For example, Acure Organics lathers up the tired claim that sulfates are harmful in skincare products. As there is no scientific or medical research demonstrating this to be true, the brand simply implies that sulfates should be avoided because they’re anionic surfactants and “may be contaminated” with nitrosamines, which they claim are (of course) cancer-causing agents.
Sulfates are an entire class of cleansing agents, some of which are quite mild (sodium cocoyl isethionate is a great example), some of which are not (sodium lauryl sulfate), but it’s inaccurate to lump them together as ingredients to be avoided. There is certainly no evidence proving they are cancer-causing ingredients, and no research suggesting that sulfates are “contaminated” with impurities, other than unsubstantiated Internet scare stories. The reality is far different from what’s being suggested—and it’s never a good sign when brands resort to fear to make their products seem safer.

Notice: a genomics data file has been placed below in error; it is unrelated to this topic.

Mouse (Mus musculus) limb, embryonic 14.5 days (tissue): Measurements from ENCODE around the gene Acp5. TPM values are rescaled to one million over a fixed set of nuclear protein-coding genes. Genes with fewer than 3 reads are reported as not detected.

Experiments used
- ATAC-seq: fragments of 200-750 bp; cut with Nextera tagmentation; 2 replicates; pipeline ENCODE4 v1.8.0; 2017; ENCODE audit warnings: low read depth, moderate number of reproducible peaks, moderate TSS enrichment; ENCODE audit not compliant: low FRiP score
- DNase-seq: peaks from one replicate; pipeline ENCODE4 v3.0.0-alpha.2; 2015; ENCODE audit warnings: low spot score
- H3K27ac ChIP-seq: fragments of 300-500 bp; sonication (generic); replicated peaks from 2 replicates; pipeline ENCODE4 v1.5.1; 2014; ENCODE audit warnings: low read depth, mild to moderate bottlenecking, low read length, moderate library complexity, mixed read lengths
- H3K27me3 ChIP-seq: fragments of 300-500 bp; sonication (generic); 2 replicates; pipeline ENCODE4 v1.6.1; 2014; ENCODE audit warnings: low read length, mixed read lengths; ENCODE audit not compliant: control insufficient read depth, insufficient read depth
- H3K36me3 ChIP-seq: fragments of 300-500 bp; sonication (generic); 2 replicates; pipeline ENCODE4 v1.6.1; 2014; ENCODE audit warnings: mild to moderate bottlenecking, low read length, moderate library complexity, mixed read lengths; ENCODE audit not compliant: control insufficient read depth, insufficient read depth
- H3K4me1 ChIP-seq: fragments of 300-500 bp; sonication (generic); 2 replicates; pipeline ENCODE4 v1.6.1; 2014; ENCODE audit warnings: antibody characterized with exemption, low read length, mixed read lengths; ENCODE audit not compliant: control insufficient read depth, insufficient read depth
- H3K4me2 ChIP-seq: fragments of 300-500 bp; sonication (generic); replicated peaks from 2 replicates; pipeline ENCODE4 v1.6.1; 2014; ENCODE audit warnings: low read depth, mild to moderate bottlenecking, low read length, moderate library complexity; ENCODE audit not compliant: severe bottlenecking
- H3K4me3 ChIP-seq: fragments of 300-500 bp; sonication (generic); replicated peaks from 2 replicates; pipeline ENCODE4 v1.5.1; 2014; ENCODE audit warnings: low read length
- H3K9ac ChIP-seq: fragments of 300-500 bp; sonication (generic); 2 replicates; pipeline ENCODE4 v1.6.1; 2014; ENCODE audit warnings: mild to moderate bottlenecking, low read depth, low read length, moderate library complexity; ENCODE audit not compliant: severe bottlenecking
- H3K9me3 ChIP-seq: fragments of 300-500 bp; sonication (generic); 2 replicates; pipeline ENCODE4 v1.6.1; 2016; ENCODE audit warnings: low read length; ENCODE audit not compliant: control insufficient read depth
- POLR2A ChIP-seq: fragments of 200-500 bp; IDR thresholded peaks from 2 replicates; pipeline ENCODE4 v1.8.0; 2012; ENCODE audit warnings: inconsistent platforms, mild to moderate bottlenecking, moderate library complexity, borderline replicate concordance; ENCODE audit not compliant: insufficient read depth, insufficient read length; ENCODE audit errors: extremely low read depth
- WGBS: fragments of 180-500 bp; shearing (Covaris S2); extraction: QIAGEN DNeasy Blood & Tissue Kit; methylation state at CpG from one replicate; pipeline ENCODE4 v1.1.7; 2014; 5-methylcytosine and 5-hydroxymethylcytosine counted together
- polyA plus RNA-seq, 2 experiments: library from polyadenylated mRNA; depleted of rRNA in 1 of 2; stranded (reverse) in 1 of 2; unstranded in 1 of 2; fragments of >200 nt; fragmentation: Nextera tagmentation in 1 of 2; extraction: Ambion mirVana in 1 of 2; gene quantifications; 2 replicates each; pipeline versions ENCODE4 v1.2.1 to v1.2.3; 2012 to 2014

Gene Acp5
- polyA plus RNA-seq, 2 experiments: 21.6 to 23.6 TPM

It’s true that sulfates are anionic surfactants, but that’s true of many cleansing agents—including those that Acure Organics uses in their own cleansers, such as sodium lauroyl methyl isethionate. We point this example out because it seems to indicate that not even Acure Organics understands the reasons why they’re claiming you should avoid ingredients like sulfates.
These tactics aside, the most troubling aspect of Acure Organics is the fact that nearly every product we reviewed had incomplete ingredient lists or inaccurate ingredient names—or both. The most consistent example was their statement that almost all of their products are based on their “Organic Curoxidant Superfruit Blend,” and do not contain water or anything else to keep their formulas from separating.